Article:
Main Menu for Turbo: it looks almost identical to the original version’s menu, according to Mobygames screenshots.
Main Menu for Pegasus Prime from the GoG version. Very much a remake.

To further complicate things, there’s also Journeyman Project: Pegasus Prime, a remake with enhanced graphics and puzzles originally released in 1997, but only for Macintosh. It wasn’t until 2014 that it was released for Windows and made available on GoG and later still on Steam. I won’t be addressing that version, except I might briefly take a look at it after I’ve completed and rated the Turbo version. If I do, I’ll just make a few comments after the final rating. We’ll probably examine it in full detail when we get to the 1997 list, as it will be a very different experience.

By now, you might be wondering, what’s this game about, anyway? Time travel, of course! Also, aliens. In the year 2308, aliens called Cyrollans approached Earth and offered humanity ten years to decide whether to join their Symbiotry of Peaceful Beings. The game starts as the ten years is up. Humanity has been peaceful for some time, but only because time travel has been safeguarded by the Temporal Security Annex (TSA). The Pegasus, the only time machine in existence, is hidden and guarded by the agents of the Temporal Protectorate. You play as Agent 5, tasked to find out who is changing history and interfering with the aliens’ offer.

Agent 5’s bedroom.

The interface gives us a picture of our surroundings in the middle, with a status bar at the top showing energy, compass direction, and date. On the left we have notes and directives, and the bottom shows inventory. We’ll have to manage various chips to connect to our time travel outfit. I remember that Buried in Time also had chips but Legacy of Time did not. Farther down, we have directional buttons. I hope the keyboard also works, because clicking to move everywhere will get tiresome very quickly. That’s especially true given that there are time limits: time travel uses up energy which can only be replenished by returning back to the starting time. I may need to explore carefully, figure out what I need to do, and then restore back and do it quickly, to avoid using too much energy.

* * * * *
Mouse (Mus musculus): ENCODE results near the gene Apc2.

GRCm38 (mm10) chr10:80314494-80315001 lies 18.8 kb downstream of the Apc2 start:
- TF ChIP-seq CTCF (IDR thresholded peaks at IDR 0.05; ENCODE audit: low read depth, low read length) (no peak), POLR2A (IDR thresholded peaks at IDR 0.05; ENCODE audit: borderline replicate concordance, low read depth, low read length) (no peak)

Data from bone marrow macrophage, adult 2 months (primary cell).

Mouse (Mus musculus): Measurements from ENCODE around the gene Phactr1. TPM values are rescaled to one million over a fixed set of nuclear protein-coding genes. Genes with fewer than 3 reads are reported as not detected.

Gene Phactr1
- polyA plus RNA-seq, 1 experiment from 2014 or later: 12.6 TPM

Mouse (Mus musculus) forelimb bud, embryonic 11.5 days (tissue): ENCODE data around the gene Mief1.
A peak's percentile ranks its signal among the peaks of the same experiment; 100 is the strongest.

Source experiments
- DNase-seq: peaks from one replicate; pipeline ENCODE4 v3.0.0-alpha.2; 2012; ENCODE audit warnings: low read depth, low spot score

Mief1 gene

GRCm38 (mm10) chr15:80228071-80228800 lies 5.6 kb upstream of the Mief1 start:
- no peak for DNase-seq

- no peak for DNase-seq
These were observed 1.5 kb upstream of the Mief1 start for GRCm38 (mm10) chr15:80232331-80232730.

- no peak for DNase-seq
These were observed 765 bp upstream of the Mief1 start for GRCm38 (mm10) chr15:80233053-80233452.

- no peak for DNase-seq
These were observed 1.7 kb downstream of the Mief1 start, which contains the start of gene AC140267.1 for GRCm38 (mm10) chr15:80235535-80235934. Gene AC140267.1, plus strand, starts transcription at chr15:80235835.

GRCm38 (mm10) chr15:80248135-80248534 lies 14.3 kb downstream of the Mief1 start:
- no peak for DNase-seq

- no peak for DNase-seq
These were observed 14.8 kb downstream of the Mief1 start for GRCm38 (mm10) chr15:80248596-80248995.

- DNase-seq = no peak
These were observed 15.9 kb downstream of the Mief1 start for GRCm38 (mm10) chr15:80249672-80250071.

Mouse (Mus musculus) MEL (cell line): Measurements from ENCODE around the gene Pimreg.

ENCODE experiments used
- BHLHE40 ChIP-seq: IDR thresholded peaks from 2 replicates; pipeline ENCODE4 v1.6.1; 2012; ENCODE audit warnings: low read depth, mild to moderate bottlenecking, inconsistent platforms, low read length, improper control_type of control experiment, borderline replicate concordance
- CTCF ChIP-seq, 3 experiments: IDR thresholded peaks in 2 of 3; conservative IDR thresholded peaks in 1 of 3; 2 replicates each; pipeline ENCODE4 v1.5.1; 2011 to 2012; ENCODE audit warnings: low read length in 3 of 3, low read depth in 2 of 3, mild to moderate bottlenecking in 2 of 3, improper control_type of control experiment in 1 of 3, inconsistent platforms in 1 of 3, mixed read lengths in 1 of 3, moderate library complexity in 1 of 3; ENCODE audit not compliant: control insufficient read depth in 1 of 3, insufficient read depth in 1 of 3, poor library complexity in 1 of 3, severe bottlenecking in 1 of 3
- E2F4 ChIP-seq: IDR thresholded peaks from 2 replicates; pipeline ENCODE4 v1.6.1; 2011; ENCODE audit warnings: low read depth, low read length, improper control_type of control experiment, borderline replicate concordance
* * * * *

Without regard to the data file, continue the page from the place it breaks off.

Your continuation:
We begin at home and must travel to the Temporal Security Annex to start our mission, which we will do next time. Leave a comment with your score guesses!

Note Regarding Spoilers and Companion Assist Points: There’s a set of rules regarding spoilers and companion assist points. Please read it here before making any comments that could be considered a spoiler in any way. The short of it is that no CAPs will be given for hints or spoilers given in advance of me requiring one. As this is an introduction post, it’s an opportunity for readers to bet 10 CAPs (only if they already have them) that I won’t be able to solve a puzzle without putting in an official Request for Assistance: remember to use ROT13 for betting. If you get it right, you will be rewarded with 50 CAPs in return. It’s also your chance to predict what the final rating will be for the game. Voters can predict whatever score they want, regardless of whether someone else has already chosen it. All correct (or nearest) votes will go into a draw.